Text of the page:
Being a Student Parent – You can do it!

All parents will know that sometimes it’s difficult enough being just that – a parent – without adding ‘student’ in there too! I asked my colleague Georgie Sherrard for her experience of being a student parent and here’s what she had to share with you all.

“When I began my undergraduate degree in 2011, it was tough leaving my then 10 month old son, but he settled into Unitots, the University’s ‘outstanding’ OFSTED rated nursery, really quickly.

Knowing he was only a stone’s throw from where I was having lectures, and even bumping into him on occasions, out on a campus walk, made it all the more easy to bear. It felt like an adventure we were embarking on together!

I started my degree part-time because I thought it would be easier to cope with the workload. In my second academic year, with the help of a very patient husband, supportive parents, and some very lovely new friends and lecturers, I was able to go full-time.

The lecturers at Worcester are very understanding of the outside pressures student parents face – after all, a lot of them are parents themselves! Plus, a surprisingly high percentage of students at the University of Worcester are mature, so being a student parent is not unusual.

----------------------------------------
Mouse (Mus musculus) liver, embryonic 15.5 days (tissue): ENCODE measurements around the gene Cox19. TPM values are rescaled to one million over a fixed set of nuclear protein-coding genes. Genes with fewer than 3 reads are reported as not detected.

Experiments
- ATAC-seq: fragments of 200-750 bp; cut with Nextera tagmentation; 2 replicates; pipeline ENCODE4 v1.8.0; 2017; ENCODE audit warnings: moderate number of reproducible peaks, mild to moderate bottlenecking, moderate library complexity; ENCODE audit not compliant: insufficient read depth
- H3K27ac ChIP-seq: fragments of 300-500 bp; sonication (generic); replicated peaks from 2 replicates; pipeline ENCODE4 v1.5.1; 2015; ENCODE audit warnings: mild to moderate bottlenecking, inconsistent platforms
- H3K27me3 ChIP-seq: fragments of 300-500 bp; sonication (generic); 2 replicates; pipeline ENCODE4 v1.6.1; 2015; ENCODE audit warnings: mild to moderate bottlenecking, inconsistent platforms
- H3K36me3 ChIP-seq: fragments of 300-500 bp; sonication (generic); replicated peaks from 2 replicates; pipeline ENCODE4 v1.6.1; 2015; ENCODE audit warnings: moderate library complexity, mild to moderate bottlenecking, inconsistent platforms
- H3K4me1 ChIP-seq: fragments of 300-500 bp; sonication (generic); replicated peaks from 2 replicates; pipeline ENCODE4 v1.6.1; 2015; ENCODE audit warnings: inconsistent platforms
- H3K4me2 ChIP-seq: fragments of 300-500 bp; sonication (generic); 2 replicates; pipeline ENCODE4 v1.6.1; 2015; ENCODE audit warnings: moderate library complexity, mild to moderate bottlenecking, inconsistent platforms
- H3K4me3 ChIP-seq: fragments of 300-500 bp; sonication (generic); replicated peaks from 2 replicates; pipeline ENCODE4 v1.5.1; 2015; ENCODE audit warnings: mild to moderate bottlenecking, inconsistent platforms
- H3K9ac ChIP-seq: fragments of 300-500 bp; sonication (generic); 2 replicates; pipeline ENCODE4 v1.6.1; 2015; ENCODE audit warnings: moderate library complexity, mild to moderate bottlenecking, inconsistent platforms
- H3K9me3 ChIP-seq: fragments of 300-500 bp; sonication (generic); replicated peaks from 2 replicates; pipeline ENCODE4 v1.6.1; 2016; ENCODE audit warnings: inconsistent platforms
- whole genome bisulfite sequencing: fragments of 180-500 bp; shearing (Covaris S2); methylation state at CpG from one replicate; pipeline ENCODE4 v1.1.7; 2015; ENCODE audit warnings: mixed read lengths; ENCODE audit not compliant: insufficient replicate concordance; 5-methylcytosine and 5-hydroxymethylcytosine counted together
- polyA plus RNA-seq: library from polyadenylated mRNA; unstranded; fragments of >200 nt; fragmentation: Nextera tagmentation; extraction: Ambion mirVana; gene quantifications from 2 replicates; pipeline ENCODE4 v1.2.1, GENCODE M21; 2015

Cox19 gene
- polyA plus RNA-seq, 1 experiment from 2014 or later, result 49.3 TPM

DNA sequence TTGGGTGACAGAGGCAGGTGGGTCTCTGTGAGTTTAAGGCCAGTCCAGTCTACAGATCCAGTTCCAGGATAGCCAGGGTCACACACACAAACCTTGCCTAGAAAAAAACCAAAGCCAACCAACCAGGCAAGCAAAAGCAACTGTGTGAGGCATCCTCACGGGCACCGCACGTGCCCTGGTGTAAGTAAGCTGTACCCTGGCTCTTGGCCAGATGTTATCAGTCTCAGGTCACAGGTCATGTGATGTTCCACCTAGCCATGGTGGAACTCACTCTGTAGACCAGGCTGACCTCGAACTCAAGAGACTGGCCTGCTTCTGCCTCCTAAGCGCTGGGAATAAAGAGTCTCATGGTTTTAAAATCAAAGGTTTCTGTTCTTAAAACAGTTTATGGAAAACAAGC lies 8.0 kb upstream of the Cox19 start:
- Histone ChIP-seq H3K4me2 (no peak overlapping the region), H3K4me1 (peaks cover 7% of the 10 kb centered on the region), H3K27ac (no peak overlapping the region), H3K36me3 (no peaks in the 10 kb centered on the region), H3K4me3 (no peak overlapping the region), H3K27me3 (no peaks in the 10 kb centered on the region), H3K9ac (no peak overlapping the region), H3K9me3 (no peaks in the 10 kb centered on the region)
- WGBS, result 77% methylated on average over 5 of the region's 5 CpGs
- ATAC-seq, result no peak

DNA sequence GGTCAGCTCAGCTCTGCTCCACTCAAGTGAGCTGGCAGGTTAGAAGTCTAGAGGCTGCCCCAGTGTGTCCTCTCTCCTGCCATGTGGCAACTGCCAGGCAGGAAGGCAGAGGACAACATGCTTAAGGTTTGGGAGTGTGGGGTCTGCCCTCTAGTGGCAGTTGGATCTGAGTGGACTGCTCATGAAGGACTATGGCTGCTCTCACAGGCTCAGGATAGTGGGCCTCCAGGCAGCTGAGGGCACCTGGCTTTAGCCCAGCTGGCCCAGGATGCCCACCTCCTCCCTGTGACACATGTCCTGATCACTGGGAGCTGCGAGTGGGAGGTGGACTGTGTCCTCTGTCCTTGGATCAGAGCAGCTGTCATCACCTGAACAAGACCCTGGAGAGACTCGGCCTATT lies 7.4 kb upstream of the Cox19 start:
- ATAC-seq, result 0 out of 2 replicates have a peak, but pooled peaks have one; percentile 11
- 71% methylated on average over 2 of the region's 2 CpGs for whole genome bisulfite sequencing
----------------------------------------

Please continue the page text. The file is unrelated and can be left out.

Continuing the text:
It definitely helps to have people around who can understand your struggles and offer advice.

I was very committed to finishing my degree and doing well, but I was determined not to let it affect my family too much. I can’t deny it’s very difficult to find a balance between getting University work done and maintaining a happy parental presence, but there are plenty of us doing it, so it’s by no means impossible.

As you become a parent, you generally learn to be more organised and become much better at managing your time anyway, so I actually think that being a parent has made me a better student!

I graduated in 2015, just before the birth of my second son, and returned to take on a Masters in October 2016. When I told my eldest son I was going back to University, he said “Oh, but you won’t have time to play with me any more”. My heart broke in two, but it reminded me how important it is to have regular family time when I don’t even think about Uni work.

And so far, we’re doing ok and still having fun! I am glad that my sons are growing up watching their mother working hard and achieving her dreams, and best of all, I get all the school holidays off to play!”

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